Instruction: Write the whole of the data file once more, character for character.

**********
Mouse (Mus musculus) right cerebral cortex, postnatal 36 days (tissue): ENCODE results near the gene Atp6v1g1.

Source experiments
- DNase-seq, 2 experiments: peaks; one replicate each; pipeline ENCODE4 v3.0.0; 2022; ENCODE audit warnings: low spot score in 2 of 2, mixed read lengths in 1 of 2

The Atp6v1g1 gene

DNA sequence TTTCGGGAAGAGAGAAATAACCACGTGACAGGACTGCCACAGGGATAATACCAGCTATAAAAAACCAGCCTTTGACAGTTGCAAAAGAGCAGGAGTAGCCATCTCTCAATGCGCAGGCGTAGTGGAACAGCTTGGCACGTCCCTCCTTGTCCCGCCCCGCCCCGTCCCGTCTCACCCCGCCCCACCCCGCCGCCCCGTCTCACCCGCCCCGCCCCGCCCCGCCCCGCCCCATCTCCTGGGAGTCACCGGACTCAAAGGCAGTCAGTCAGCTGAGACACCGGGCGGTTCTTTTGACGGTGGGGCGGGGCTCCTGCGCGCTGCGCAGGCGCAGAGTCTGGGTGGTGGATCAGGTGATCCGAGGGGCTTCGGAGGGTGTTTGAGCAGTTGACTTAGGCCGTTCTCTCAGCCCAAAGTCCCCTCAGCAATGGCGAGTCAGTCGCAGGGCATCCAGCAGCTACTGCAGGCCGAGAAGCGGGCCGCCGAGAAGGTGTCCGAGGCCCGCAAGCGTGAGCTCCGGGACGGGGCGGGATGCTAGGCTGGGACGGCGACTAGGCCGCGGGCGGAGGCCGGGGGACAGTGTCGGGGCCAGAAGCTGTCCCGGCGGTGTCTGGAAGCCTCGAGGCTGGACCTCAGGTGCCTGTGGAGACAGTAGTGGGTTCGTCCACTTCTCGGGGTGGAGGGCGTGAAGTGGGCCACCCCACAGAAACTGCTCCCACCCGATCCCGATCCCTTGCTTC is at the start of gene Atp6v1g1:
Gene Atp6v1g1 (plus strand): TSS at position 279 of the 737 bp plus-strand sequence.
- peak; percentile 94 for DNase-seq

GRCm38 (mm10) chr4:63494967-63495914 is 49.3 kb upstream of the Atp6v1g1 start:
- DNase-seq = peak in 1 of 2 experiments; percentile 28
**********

Mouse (Mus musculus) right cerebral cortex, postnatal 36 days (tissue): ENCODE results near the gene Atp6v1g1.

Source experiments
- DNase-seq, 2 experiments: peaks; one replicate each; pipeline ENCODE4 v3.0.0; 2022; ENCODE audit warnings: low spot score in 2 of 2, mixed read lengths in 1 of 2

The Atp6v1g1 gene

DNA sequence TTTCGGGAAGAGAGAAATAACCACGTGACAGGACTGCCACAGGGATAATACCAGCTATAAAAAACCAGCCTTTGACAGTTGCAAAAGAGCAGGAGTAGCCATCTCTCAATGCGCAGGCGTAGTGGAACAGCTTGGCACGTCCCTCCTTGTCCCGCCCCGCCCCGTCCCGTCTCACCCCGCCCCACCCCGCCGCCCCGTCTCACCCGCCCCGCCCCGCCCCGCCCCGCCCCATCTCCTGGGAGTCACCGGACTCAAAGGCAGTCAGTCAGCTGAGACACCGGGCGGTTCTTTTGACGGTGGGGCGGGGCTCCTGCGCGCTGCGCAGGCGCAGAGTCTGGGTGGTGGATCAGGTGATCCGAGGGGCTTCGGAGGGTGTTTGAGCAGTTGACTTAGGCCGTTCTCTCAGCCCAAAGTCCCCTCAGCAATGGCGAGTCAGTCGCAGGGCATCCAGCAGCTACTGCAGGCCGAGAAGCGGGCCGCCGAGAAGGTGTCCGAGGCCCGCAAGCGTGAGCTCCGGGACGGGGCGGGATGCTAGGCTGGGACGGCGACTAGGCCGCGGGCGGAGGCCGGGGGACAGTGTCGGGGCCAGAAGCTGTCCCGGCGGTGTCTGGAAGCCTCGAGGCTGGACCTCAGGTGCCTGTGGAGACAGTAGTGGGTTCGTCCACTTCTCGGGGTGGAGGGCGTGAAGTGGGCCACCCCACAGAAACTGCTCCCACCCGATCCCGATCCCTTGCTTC is at the start of gene Atp6v1g1:
Gene Atp6v1g1 (plus strand): TSS at position 279 of the 737 bp plus-strand sequence.
- peak; percentile 94 for DNase-seq

GRCm38 (mm10) chr4:63494967-63495914 is 49.3 kb upstream of the Atp6v1g1 start:
- DNase-seq = peak in 1 of 2 experiments; percentile 28